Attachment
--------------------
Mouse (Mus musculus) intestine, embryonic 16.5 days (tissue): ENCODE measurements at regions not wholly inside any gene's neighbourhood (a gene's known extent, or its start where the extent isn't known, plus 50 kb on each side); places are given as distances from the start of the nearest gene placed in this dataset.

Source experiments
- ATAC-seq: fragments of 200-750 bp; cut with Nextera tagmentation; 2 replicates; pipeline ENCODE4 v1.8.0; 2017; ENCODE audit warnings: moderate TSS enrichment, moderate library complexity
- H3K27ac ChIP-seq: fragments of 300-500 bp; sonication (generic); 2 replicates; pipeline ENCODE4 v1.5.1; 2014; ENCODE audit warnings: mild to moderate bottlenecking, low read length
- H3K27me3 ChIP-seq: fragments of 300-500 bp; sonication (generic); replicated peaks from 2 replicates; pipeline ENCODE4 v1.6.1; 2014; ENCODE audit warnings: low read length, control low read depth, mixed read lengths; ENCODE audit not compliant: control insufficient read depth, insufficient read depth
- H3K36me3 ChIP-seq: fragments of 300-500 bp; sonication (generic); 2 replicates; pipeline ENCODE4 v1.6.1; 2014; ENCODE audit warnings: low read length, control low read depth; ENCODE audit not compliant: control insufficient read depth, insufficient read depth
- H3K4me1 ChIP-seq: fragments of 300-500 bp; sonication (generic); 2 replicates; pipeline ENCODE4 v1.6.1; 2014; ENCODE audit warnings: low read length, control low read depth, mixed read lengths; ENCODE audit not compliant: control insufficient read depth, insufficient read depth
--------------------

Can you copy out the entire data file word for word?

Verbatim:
Mouse (Mus musculus) intestine, embryonic 16.5 days (tissue): ENCODE measurements at regions not wholly inside any gene's neighbourhood (a gene's known extent, or its start where the extent isn't known, plus 50 kb on each side); places are given as distances from the start of the nearest gene placed in this dataset.

Source experiments
- ATAC-seq: fragments of 200-750 bp; cut with Nextera tagmentation; 2 replicates; pipeline ENCODE4 v1.8.0; 2017; ENCODE audit warnings: moderate TSS enrichment, moderate library complexity
- H3K27ac ChIP-seq: fragments of 300-500 bp; sonication (generic); 2 replicates; pipeline ENCODE4 v1.5.1; 2014; ENCODE audit warnings: mild to moderate bottlenecking, low read length
- H3K27me3 ChIP-seq: fragments of 300-500 bp; sonication (generic); replicated peaks from 2 replicates; pipeline ENCODE4 v1.6.1; 2014; ENCODE audit warnings: low read length, control low read depth, mixed read lengths; ENCODE audit not compliant: control insufficient read depth, insufficient read depth
- H3K36me3 ChIP-seq: fragments of 300-500 bp; sonication (generic); 2 replicates; pipeline ENCODE4 v1.6.1; 2014; ENCODE audit warnings: low read length, control low read depth; ENCODE audit not compliant: control insufficient read depth, insufficient read depth
- H3K4me1 ChIP-seq: fragments of 300-500 bp; sonication (generic); 2 replicates; pipeline ENCODE4 v1.6.1; 2014; ENCODE audit warnings: low read length, control low read depth, mixed read lengths; ENCODE audit not compliant: control insufficient read depth, insufficient read depth